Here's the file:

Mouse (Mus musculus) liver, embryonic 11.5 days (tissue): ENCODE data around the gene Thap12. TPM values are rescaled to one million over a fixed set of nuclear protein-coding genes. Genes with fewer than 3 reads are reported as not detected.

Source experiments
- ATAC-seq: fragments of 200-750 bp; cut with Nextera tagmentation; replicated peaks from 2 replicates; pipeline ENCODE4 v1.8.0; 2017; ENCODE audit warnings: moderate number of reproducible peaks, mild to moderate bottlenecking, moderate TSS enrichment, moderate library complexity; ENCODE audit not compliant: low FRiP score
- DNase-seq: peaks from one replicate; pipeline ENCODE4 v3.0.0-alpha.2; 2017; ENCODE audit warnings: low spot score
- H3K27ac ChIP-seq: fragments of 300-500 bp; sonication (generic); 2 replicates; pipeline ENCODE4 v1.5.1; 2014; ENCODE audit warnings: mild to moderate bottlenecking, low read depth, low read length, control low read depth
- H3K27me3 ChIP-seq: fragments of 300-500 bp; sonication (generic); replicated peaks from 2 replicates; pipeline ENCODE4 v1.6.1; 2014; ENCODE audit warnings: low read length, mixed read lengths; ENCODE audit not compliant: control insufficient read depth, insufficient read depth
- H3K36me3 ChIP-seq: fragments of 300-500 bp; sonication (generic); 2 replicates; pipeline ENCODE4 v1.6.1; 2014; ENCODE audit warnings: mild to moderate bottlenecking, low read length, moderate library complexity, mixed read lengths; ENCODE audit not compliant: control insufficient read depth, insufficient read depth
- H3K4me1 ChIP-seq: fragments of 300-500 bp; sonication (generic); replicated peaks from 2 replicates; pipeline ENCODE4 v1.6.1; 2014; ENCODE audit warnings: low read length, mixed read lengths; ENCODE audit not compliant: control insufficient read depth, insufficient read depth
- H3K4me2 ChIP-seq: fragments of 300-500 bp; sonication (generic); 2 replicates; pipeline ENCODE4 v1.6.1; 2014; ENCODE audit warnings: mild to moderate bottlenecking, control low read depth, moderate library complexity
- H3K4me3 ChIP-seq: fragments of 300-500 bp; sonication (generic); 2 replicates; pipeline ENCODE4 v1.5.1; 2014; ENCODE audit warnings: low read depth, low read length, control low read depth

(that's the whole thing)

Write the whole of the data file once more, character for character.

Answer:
Mouse (Mus musculus) liver, embryonic 11.5 days (tissue): ENCODE data around the gene Thap12. TPM values are rescaled to one million over a fixed set of nuclear protein-coding genes. Genes with fewer than 3 reads are reported as not detected.

Source experiments
- ATAC-seq: fragments of 200-750 bp; cut with Nextera tagmentation; replicated peaks from 2 replicates; pipeline ENCODE4 v1.8.0; 2017; ENCODE audit warnings: moderate number of reproducible peaks, mild to moderate bottlenecking, moderate TSS enrichment, moderate library complexity; ENCODE audit not compliant: low FRiP score
- DNase-seq: peaks from one replicate; pipeline ENCODE4 v3.0.0-alpha.2; 2017; ENCODE audit warnings: low spot score
- H3K27ac ChIP-seq: fragments of 300-500 bp; sonication (generic); 2 replicates; pipeline ENCODE4 v1.5.1; 2014; ENCODE audit warnings: mild to moderate bottlenecking, low read depth, low read length, control low read depth
- H3K27me3 ChIP-seq: fragments of 300-500 bp; sonication (generic); replicated peaks from 2 replicates; pipeline ENCODE4 v1.6.1; 2014; ENCODE audit warnings: low read length, mixed read lengths; ENCODE audit not compliant: control insufficient read depth, insufficient read depth
- H3K36me3 ChIP-seq: fragments of 300-500 bp; sonication (generic); 2 replicates; pipeline ENCODE4 v1.6.1; 2014; ENCODE audit warnings: mild to moderate bottlenecking, low read length, moderate library complexity, mixed read lengths; ENCODE audit not compliant: control insufficient read depth, insufficient read depth
- H3K4me1 ChIP-seq: fragments of 300-500 bp; sonication (generic); replicated peaks from 2 replicates; pipeline ENCODE4 v1.6.1; 2014; ENCODE audit warnings: low read length, mixed read lengths; ENCODE audit not compliant: control insufficient read depth, insufficient read depth
- H3K4me2 ChIP-seq: fragments of 300-500 bp; sonication (generic); 2 replicates; pipeline ENCODE4 v1.6.1; 2014; ENCODE audit warnings: mild to moderate bottlenecking, control low read depth, moderate library complexity
- H3K4me3 ChIP-seq: fragments of 300-500 bp; sonication (generic); 2 replicates; pipeline ENCODE4 v1.5.1; 2014; ENCODE audit warnings: low read depth, low read length, control low read depth